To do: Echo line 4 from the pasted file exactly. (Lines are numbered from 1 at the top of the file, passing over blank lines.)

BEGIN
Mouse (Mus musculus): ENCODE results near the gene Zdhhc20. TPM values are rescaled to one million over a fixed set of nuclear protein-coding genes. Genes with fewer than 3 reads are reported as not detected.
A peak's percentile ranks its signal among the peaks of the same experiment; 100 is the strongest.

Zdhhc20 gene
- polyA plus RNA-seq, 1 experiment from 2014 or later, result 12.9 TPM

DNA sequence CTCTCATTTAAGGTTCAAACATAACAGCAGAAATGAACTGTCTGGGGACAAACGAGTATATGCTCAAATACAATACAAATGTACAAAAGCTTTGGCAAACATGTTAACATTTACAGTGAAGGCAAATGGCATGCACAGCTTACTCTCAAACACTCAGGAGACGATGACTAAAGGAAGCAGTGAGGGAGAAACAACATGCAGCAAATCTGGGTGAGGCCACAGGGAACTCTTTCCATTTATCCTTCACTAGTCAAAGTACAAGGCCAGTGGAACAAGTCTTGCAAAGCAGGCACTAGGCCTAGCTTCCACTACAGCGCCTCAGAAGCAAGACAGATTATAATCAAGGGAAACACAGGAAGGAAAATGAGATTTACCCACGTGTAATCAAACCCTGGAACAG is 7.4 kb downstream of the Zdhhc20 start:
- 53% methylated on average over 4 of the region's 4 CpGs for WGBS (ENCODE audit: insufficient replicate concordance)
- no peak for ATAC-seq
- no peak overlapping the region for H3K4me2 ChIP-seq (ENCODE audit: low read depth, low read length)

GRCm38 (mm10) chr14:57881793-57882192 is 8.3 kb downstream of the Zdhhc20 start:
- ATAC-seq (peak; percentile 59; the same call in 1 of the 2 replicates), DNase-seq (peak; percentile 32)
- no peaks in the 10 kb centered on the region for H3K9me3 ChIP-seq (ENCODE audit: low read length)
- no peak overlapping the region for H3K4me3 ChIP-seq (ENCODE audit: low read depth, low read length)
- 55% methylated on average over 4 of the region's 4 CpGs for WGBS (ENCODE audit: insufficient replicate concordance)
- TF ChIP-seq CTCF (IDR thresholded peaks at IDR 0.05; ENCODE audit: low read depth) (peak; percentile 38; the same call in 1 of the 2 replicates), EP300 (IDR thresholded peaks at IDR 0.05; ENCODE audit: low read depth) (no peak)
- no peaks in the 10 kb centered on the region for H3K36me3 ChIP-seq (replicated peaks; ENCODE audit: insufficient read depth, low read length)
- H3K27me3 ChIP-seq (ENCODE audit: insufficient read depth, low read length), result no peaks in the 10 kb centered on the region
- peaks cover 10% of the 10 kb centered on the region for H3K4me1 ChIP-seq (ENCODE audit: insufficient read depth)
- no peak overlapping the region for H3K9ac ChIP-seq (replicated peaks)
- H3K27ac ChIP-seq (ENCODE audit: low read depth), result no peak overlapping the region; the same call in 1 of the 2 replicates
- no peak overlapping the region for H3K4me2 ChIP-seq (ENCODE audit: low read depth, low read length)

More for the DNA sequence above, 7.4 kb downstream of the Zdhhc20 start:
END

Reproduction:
- polyA plus RNA-seq, 1 experiment from 2014 or later, result 12.9 TPM